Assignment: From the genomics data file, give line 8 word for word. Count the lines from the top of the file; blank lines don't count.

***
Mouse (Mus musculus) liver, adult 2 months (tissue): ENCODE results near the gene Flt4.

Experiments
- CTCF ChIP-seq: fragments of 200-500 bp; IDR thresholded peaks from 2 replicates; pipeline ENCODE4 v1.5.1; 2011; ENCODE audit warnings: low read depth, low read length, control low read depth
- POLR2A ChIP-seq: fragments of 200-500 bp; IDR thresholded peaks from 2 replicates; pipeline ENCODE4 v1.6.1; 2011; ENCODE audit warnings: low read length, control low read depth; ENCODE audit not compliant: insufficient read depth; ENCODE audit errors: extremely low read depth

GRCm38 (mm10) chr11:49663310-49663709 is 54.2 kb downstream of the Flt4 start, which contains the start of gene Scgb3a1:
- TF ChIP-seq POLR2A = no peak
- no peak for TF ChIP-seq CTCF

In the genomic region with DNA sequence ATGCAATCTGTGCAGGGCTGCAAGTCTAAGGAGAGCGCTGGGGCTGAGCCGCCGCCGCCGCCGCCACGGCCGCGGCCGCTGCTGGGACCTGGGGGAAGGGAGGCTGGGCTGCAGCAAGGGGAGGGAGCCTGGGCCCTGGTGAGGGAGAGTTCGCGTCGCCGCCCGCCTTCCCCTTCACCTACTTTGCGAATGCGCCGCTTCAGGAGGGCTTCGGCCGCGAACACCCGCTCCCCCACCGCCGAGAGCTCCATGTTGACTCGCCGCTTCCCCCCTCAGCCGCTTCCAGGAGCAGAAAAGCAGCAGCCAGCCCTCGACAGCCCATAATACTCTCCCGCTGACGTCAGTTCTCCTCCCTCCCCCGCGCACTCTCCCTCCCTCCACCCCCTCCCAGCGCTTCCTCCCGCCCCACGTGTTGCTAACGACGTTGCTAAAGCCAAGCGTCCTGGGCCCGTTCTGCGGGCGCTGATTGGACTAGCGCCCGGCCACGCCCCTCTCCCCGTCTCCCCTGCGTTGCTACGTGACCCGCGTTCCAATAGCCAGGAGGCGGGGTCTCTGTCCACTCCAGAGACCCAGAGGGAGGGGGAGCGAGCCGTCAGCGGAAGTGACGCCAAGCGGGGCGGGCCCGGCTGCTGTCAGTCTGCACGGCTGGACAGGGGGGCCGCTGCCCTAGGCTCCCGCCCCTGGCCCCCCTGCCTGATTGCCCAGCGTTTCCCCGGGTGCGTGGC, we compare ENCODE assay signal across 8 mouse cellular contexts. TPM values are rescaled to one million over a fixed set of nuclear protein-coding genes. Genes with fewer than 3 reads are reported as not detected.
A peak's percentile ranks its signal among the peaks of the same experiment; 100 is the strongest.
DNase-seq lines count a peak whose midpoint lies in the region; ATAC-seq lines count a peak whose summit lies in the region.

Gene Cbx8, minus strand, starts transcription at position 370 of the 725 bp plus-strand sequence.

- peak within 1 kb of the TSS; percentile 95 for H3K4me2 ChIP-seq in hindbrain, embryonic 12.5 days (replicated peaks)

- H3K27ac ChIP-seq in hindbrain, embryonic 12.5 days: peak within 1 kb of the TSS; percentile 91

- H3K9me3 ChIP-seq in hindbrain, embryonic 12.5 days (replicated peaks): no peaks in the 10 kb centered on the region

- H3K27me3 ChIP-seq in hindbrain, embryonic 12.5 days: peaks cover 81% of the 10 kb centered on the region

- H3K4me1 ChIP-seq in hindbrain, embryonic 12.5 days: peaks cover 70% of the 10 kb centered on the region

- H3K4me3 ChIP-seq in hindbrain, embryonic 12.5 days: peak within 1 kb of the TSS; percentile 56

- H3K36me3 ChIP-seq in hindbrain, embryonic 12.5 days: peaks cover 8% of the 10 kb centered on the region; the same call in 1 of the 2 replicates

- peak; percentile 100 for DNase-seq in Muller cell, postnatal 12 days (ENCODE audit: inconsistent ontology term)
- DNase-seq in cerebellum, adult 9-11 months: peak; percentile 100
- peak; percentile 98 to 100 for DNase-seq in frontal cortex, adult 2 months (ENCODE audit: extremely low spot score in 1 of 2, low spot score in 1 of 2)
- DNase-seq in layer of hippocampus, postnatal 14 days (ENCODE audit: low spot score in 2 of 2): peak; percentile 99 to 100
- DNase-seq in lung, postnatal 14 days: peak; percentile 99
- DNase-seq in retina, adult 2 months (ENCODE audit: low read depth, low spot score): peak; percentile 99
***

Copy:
In the genomic region with DNA sequence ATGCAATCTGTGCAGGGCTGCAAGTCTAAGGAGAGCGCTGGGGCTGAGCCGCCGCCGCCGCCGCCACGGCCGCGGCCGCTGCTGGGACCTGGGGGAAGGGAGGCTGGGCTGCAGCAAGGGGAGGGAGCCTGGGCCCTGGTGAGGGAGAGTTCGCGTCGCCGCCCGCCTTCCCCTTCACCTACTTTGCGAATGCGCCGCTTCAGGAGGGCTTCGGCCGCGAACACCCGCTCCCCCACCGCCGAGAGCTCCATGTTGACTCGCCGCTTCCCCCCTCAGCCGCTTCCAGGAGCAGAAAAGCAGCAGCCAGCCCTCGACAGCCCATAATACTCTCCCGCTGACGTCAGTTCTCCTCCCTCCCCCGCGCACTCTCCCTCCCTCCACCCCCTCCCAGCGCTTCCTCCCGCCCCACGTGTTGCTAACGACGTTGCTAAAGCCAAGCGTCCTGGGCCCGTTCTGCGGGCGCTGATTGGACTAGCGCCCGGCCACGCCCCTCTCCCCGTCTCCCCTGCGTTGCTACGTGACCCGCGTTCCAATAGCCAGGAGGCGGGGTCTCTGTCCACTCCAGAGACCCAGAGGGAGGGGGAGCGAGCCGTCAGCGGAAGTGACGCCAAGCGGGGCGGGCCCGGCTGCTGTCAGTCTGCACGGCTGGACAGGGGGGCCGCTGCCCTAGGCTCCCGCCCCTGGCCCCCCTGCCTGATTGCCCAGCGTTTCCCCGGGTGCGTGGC, we compare ENCODE assay signal across 8 mouse cellular contexts. TPM values are rescaled to one million over a fixed set of nuclear protein-coding genes. Genes with fewer than 3 reads are reported as not detected.